Frustrated residents and increasingly impatient Española police officials will have to wait at least another two weeks for final word on Department leadership after the City Council pushed back the appointment of a police chief at its Tuesday meeting, based largely on 11th-hour input from City Attorney A.J. Salazar, which some councilors characterized as against the interests of the city.
Partway through a debate on Mayor Javier Sanchez’s proposed appointment of current interim chief Roger Jimenez to the permanent chief position—which requires Council approval—Salazar supported a suggestion from Councilor John Ramon Vigil that state law barred Jimenez’s appointment, advising the Council of New Mexico Statute 3-11-5, which states that “If the governing body fails to confirm any person as an appointive official or employee of the municipality, the mayor at the next regular meeting of the governing body shall submit the name of another person to fill the appointed office or to be employed by the municipality.”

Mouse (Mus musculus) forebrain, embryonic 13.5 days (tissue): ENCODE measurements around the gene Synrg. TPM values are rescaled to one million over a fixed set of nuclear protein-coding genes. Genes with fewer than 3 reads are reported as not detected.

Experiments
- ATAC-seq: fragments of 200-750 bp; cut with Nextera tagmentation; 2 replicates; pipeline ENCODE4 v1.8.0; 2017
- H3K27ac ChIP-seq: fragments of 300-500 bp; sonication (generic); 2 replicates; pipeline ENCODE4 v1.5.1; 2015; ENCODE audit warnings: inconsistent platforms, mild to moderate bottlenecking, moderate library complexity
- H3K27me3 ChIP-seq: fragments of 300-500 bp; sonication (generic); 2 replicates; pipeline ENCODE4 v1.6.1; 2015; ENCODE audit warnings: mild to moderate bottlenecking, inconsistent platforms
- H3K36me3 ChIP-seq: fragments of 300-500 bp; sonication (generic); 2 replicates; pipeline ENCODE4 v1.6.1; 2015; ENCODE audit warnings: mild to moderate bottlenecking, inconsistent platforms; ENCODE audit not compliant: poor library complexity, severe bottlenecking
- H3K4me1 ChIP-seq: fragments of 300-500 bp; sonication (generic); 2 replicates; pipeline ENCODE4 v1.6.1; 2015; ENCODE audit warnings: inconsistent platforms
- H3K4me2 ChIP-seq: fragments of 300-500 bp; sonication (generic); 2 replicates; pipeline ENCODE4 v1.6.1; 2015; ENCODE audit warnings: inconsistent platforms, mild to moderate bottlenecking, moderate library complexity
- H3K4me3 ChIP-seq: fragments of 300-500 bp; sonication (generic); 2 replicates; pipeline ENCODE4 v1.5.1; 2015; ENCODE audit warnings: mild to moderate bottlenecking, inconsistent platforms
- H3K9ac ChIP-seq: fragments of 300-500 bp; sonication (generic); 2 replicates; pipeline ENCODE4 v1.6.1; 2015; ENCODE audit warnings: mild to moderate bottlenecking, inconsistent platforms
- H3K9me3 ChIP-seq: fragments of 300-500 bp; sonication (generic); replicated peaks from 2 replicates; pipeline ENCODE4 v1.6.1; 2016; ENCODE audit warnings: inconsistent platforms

Salazar referred to a 1966 Attorney General’s Office opinion holding that section prohibits a person from being appointed to a position which a governing body, such as the Council, has already denied them.
In May, the Council voted 5-3 against Jimenez—then deputy police chief—being promoted to the position of Public Safety Department director, a position overseeing both the fire and police departments. The Public Safety Department and the director position were created in practice and within the city budget seemingly about seven years ago, but never made official within city code.